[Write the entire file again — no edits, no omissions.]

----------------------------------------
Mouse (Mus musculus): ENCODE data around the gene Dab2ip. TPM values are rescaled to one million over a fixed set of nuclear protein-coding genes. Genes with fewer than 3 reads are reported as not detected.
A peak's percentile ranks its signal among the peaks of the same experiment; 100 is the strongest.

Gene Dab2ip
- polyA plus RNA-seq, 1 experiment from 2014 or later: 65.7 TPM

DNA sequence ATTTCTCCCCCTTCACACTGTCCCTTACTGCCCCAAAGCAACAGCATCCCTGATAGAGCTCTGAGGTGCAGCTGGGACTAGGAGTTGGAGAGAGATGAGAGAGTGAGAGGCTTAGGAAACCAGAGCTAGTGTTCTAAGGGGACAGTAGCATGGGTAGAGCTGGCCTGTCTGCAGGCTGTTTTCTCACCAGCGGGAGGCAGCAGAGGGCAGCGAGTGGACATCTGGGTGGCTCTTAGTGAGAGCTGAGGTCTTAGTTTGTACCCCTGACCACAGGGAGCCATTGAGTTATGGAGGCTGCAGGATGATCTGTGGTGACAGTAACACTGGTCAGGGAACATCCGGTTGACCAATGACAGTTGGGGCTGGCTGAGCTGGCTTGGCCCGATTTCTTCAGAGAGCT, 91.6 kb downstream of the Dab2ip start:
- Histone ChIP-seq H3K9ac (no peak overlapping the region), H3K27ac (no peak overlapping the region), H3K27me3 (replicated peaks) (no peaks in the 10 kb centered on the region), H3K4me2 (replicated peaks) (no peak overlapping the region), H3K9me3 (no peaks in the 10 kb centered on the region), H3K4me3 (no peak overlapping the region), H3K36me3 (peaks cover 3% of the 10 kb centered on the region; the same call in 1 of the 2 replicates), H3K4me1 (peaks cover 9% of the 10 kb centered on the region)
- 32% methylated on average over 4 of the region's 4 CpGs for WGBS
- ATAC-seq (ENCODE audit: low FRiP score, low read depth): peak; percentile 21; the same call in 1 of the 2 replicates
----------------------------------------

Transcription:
Mouse (Mus musculus): ENCODE data around the gene Dab2ip. TPM values are rescaled to one million over a fixed set of nuclear protein-coding genes. Genes with fewer than 3 reads are reported as not detected.
A peak's percentile ranks its signal among the peaks of the same experiment; 100 is the strongest.

Gene Dab2ip
- polyA plus RNA-seq, 1 experiment from 2014 or later: 65.7 TPM

DNA sequence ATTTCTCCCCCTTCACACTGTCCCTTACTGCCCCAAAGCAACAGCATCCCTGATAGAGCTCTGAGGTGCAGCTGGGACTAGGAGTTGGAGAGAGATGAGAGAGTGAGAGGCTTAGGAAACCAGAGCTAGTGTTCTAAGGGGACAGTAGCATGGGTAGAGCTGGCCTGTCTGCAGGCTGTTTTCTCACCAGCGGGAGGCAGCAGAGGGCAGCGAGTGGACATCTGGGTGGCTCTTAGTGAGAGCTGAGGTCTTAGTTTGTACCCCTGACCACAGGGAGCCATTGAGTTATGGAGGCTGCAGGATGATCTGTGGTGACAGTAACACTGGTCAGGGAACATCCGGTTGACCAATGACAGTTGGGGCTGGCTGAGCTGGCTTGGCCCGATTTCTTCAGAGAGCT, 91.6 kb downstream of the Dab2ip start:
- Histone ChIP-seq H3K9ac (no peak overlapping the region), H3K27ac (no peak overlapping the region), H3K27me3 (replicated peaks) (no peaks in the 10 kb centered on the region), H3K4me2 (replicated peaks) (no peak overlapping the region), H3K9me3 (no peaks in the 10 kb centered on the region), H3K4me3 (no peak overlapping the region), H3K36me3 (peaks cover 3% of the 10 kb centered on the region; the same call in 1 of the 2 replicates), H3K4me1 (peaks cover 9% of the 10 kb centered on the region)
- 32% methylated on average over 4 of the region's 4 CpGs for WGBS
- ATAC-seq (ENCODE audit: low FRiP score, low read depth): peak; percentile 21; the same call in 1 of the 2 replicates